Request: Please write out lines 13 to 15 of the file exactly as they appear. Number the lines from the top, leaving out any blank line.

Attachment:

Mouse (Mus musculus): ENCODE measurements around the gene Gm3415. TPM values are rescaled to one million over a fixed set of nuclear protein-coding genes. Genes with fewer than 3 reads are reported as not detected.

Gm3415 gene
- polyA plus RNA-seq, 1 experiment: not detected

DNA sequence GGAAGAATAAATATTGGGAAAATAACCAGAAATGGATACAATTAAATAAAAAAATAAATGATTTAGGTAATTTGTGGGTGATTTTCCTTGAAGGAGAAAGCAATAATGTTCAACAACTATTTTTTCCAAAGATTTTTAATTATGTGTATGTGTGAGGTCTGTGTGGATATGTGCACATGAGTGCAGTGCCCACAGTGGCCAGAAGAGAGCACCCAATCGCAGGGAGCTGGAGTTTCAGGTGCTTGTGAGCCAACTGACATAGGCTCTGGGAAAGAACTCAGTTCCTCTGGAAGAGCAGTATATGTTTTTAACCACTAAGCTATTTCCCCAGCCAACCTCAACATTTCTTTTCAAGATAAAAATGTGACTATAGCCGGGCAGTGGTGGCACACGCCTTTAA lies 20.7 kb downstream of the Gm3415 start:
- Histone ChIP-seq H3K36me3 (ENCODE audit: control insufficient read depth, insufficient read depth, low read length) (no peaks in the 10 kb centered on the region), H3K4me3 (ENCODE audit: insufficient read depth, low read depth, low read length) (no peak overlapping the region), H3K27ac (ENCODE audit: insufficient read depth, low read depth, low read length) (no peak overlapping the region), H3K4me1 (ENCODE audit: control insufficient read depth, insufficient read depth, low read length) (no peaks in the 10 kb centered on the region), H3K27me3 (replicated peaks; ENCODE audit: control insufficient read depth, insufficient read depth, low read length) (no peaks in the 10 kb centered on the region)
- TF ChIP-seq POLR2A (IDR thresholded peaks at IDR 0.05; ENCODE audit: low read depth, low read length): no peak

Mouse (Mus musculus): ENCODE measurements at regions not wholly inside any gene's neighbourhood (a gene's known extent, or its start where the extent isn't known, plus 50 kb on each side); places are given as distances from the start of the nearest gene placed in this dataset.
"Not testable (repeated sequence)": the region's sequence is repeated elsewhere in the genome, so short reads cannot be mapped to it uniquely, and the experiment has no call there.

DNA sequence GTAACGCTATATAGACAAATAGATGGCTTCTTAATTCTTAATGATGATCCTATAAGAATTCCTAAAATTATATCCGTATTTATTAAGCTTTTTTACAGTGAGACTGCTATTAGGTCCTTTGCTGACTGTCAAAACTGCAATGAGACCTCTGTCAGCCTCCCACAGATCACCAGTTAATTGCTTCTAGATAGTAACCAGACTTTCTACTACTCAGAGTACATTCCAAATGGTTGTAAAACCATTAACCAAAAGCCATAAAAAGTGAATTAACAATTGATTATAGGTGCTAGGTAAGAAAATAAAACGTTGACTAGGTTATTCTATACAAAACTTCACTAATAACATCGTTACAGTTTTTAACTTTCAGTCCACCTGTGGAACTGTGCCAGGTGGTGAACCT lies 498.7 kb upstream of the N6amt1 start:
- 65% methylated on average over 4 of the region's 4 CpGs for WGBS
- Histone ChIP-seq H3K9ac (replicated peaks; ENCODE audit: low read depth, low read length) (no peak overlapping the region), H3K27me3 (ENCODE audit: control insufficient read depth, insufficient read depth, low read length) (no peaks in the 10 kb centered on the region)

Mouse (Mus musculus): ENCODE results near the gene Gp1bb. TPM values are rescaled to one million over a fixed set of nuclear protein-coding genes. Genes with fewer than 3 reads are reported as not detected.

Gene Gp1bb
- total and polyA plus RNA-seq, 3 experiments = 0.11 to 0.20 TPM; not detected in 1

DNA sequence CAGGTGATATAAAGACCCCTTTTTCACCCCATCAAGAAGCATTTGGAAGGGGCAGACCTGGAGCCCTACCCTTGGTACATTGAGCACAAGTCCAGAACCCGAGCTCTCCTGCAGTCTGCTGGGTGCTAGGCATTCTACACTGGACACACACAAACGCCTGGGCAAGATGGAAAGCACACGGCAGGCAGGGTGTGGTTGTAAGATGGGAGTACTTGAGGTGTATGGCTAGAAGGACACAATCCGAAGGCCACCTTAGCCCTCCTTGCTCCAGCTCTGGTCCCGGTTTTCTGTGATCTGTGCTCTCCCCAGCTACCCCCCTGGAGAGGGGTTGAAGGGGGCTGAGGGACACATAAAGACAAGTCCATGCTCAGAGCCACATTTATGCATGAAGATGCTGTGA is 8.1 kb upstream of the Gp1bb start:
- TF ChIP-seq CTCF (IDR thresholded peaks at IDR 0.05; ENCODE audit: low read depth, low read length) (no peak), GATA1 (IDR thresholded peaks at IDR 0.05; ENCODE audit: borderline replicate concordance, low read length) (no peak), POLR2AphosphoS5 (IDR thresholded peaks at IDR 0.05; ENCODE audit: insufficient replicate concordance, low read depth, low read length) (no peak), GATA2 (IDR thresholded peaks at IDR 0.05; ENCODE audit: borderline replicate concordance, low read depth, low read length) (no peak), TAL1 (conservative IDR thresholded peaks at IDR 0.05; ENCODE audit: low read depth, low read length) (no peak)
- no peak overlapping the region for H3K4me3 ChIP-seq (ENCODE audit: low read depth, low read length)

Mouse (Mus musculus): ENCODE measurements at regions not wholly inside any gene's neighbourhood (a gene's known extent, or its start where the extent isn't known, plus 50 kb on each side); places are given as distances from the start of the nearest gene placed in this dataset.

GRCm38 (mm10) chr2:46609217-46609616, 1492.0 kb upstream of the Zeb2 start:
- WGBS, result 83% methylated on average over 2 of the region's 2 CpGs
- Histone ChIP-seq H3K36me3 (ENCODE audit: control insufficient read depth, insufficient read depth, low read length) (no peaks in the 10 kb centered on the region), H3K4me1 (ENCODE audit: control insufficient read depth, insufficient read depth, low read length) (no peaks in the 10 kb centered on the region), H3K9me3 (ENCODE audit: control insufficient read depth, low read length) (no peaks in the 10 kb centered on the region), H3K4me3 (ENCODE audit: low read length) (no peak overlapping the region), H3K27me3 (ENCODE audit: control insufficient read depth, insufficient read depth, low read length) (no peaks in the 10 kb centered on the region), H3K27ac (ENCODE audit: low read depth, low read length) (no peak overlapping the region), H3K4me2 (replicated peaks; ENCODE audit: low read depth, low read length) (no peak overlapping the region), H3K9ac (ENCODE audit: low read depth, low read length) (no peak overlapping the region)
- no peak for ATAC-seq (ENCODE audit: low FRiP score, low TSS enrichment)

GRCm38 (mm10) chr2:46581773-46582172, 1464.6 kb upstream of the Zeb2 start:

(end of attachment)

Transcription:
Gene Gp1bb
- total and polyA plus RNA-seq, 3 experiments = 0.11 to 0.20 TPM; not detected in 1

DNA sequence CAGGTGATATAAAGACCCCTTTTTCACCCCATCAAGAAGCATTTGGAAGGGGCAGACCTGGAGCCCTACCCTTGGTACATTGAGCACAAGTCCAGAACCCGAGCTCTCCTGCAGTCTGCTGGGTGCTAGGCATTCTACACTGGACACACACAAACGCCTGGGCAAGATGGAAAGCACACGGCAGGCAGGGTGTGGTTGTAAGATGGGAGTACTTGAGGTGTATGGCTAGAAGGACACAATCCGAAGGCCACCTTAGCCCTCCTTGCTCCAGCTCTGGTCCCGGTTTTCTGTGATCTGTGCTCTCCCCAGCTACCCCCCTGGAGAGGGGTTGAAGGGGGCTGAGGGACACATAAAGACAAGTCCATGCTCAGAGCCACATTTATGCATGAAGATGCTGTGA is 8.1 kb upstream of the Gp1bb start: